Search results

You are looking at 1 - 5 of 5 items for :

  • all subject to coercion x
  • Manchester Studies in Imperialism x
Clear All
The intellectual influence of non-medical research on policy and practice in the Colonial Medical Service in Tanganyika and Uganda
Shane Doyle

to wean itself off metropolitan subsidy as quickly as possible, saw in Buhaya a source of significant revenue. Early investment in coffee nurseries and a degree of coercion soon brought spectacular results. By 1923 Buhaya’s coffee exports were already worth £113,387. By 1928 their value had more than quadrupled. Coffee was so well suited to eastern Buhaya’s farming system that almost all the land

in Beyond the state
Open Access (free)
‘If they treat the Indians humanely, all will be well’
Julie Evans, Patricia Grimshaw, David Philips and Shurlee Swain

to personal liberty, and protection of property and life’. 1 On rights of property, the model laws decreed that the land must be obtained by treaties, which would be unacceptable unless there were adequate reserves for Aborigines. Indigenes should possess all the privileges of British subjects, and be taxed and treated by law as such. In systems of justice, everything should be done in negotiation

in Equal subjects, unequal rights
Open Access (free)
Julie Evans, Patricia Grimshaw, David Philips and Shurlee Swain

of the mid- to late-nineteenth century assessed the political rights of Indigenes and both the overt violence–coercion of other modes of settler–colonial rule and the entrenched discrimination that continues to characterise settler societies today. Colonialism had a particular face in colonies such as Canada, Australia, New Zealand and South Africa where large numbers of British and other European settlers claimed a stake in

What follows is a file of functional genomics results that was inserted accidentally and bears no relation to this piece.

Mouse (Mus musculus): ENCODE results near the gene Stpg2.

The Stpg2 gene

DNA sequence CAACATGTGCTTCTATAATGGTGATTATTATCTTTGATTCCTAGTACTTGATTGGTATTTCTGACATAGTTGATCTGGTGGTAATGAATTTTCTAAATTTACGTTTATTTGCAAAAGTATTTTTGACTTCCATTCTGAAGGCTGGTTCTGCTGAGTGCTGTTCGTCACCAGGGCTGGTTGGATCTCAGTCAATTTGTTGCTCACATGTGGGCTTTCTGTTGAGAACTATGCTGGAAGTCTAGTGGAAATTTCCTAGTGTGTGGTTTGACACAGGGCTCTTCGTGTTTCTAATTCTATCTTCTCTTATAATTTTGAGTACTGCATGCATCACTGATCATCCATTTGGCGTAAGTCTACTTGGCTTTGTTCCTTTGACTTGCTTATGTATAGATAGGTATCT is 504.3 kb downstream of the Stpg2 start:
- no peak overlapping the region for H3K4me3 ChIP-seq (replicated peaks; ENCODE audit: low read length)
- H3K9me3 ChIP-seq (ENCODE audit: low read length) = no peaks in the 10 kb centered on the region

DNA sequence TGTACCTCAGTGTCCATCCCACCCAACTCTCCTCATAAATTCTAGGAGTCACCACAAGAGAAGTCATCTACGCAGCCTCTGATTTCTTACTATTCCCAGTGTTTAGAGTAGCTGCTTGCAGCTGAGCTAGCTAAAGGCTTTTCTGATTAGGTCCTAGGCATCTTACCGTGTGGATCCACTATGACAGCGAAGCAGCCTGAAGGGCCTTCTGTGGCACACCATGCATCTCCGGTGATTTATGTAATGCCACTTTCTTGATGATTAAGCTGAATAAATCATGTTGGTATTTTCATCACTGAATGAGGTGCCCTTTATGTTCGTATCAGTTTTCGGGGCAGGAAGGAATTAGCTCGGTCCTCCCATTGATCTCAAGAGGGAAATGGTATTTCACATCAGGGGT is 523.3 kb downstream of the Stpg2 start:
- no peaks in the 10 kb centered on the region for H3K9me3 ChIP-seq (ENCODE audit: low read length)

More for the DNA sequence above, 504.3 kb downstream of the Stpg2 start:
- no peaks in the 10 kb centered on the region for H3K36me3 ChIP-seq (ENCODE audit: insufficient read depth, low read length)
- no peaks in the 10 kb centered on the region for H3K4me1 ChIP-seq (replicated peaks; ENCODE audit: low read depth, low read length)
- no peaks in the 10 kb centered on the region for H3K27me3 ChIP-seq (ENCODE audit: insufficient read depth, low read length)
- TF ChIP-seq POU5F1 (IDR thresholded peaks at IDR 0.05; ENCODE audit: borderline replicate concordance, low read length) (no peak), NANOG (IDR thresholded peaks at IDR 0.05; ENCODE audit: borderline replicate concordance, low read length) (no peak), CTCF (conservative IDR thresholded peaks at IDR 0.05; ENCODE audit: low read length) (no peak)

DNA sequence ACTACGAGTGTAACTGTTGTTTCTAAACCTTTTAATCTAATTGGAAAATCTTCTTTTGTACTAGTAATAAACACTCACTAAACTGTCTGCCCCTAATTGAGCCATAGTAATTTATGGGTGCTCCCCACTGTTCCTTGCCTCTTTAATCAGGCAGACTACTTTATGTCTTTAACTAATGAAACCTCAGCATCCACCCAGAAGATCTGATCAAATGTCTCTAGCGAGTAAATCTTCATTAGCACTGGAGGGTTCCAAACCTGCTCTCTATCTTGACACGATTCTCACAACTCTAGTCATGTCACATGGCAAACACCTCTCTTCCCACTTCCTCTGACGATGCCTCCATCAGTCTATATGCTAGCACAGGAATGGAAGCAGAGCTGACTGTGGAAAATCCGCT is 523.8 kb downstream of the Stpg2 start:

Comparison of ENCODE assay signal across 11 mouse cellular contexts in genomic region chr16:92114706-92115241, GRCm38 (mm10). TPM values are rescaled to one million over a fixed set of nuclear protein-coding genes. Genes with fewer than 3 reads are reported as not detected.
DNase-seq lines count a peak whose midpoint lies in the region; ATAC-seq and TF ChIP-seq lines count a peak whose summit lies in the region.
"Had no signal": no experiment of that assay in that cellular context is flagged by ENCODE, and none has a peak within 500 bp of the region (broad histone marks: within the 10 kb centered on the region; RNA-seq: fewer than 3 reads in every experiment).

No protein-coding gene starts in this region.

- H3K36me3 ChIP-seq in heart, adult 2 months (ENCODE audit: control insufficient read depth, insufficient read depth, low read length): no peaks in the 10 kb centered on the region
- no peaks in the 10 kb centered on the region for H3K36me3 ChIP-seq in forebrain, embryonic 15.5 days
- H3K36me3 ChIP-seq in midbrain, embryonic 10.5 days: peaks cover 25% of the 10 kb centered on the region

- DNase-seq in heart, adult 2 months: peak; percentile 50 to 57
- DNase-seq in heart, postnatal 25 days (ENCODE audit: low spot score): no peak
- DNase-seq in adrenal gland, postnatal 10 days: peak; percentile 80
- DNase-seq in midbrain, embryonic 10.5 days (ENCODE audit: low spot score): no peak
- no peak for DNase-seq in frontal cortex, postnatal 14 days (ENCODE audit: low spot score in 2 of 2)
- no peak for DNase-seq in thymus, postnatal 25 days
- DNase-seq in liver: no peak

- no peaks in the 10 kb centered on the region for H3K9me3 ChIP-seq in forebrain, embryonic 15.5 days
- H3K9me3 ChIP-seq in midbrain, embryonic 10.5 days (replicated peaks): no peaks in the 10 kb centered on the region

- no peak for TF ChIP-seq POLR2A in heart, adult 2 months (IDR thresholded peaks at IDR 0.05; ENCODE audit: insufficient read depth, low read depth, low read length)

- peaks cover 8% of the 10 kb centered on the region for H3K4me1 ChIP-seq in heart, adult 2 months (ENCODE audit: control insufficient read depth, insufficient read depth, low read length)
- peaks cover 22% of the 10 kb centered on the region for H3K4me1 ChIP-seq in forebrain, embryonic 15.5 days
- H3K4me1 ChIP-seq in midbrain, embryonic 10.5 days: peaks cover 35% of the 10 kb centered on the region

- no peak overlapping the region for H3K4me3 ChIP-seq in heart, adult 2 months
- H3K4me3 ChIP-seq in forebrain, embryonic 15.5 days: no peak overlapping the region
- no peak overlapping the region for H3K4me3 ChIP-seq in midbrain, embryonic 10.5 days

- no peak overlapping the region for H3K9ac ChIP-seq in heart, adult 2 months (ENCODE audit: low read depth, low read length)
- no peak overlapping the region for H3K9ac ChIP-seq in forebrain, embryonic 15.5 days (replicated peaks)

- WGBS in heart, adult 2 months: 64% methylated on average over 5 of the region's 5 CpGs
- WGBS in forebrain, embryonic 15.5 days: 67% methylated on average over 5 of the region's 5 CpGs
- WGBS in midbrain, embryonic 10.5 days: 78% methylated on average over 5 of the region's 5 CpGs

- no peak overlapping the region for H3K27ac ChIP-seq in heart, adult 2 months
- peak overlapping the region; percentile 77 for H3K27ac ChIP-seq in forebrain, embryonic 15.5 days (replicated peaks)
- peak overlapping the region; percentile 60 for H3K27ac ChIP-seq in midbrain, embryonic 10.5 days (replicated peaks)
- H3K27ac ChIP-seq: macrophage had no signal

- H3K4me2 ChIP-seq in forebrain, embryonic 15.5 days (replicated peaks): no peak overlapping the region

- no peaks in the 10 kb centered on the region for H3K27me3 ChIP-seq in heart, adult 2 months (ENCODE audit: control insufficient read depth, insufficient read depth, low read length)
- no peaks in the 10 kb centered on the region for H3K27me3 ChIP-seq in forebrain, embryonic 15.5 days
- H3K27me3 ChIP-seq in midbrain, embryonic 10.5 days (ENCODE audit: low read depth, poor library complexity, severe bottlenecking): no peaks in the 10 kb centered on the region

in Equal subjects, unequal rights
Open Access (free)
Catherine Hall

majority of the troops were subject to the slave code until 1807, when the British government imposed its will on the colonial assemblies and freed all serving men. From then on, free black men, stationed in the Caribbean, were central to the survival of white West Indians. The island authorities strongly objected to having these troops on their territories. Jamaica would not even countenance free men of

in West Indian intellectuals in Britain
John Marriott

British national identity, in the process of being forged from components of a culture reaching back to the sixteenth century. Liberty was enshrined in the invented tradition of an ancient English constitution manifest in a system of law that guaranteed rights for all of its subjects. This was underwritten by a Protestantism that set Britain apart from those European powers seen to be suffering under

in The other empire